Lots of Pillars of Eternity spoilers in this post.
I’m a bad person. At least, you wouldn’t want to be part of my adventuring party in an RPG. Sometimes I choose the virtuous path, sometimes the diplomatic — and sometimes I just go, “Huh, I wonder what would happen if I pushed this button labeled ‘EVIL — DO NOT TOUCH.'” Push.
Despite my initial noble intentions, Pillars of Eternity has taken me on a journey where my heroine has become flawed and fantastic in different ways. There are more surprising and unexpected choices that pop up, and some of those have left scars on all of the characters under my employ.
To speak to “unexpected,” the other day I was exploring through Dyrford Village and making sure I went to all the homes. I was speaking with the tanner and found a key that went into his back room. Interesting… so I used the key and he got really upset and started attacking me. I wasn’t trying to get in a fight, but we ended up killing him and his assistant even so. I contemplated reloading to avoid that, but I’m trying this thing where I’m living with the consequences of my actions instead of save-scrumming the best option.
This actually turned out OK — the tanner was hiding a passageway in the back that led down into a huge dungeon full of some sort of scary cult that he was a part of. I wasn’t even prepared for a full-on dungeon crawl, but there I was, fighting tooth-and-nail for every room and seeing if I couldn’t find this missing girl that had the whole village in an uproar.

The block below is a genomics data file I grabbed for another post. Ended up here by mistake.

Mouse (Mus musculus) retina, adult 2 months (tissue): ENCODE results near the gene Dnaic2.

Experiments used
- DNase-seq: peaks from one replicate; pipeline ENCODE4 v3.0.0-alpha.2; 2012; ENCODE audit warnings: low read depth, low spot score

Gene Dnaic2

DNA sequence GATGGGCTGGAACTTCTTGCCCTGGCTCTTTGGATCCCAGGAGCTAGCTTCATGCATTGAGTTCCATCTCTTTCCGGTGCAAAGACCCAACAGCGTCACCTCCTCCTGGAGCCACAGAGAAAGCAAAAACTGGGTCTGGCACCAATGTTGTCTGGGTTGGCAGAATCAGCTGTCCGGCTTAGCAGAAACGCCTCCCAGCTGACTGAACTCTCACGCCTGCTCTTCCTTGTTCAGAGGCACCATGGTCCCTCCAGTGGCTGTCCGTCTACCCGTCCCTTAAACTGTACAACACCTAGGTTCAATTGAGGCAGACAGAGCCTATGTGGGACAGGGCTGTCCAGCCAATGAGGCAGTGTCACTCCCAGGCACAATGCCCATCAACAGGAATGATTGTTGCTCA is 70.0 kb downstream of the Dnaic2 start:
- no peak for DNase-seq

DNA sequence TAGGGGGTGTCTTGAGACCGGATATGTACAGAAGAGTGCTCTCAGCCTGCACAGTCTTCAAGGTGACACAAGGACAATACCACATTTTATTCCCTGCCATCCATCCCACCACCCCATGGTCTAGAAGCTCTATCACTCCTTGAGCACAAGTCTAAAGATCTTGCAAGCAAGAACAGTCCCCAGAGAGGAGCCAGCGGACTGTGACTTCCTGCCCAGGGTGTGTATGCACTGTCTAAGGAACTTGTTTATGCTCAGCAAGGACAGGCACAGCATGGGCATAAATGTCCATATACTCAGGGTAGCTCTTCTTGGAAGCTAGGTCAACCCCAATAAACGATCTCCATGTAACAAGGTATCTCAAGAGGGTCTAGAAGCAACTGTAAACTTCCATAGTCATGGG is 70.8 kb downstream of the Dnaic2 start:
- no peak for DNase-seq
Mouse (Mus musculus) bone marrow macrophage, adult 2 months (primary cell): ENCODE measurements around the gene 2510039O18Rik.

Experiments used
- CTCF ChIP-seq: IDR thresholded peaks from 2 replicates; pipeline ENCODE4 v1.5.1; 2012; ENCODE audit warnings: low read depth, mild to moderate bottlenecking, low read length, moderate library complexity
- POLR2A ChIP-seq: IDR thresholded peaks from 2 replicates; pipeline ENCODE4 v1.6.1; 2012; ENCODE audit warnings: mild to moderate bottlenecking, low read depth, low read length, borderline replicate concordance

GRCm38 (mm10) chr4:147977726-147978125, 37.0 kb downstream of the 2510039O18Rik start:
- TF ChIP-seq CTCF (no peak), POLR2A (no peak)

So we find this one room that has a pool of blood in it, and since I can sort of talk to dead spirits, the whole thing is whispering like mad to me. And then it tells me that I could choose to sacrifice one of my companions and draw permanent power from that action. Normally I wouldn’t. Normally that’s beyond the pale. But… you know… I wanted to see what would happen.
And to its credit, the game DOES NOT SOFTEN this act. The companion I chose suddenly bled out in this horrifying way and my entire party reacts to the inexplicable death that happens in their midst. They didn’t know it was me, they just freak out — except for the priest, who looks hard at me and pretty much knows I was the culprit.
I’m a bad person.
But then it gets worse. Soon afterward, we find the missing girl and she’s being infected with this sort of Manchurian Candidate spell that will turn her into a terminator for her immediate family. The cult leader tells me that she’s the niece of this lord who got her pregnant and bear the son that his wife couldn’t give him, and that he was trying to force her into marriage. So this noble is despicable, yet she’s going to kill him, the wife, the aunt, the uncle, every dang person in the family. She starts walking out the door…
…and the game gives me a choice. Snap her neck or let her go. Kill an innocent pregnant girl (and thwart the cult’s intentions) or let her go kill off her entire family against her will.
I… I didn’t know what to do. I really didn’t. Like, this was the most agonizing decision a video game has ever forced on me, and I had no idea it was coming and no way to talk my way out of it. I think it was a bit of a cheat that we couldn’t restrain the girl and kill the cultists, but that option wasn’t available.
I couldn’t bring myself to kill her, so I let her go. She was perhaps the only real innocent in all of this, although she wouldn’t be for long. Maybe there were other options, but I didn’t have access to them.
When we limped our way up out of that dungeon, a part of us was missing. I felt raw and shaken, but in that kind of good way when I know that a game made me actually care about the narrative. That’s pretty impressive.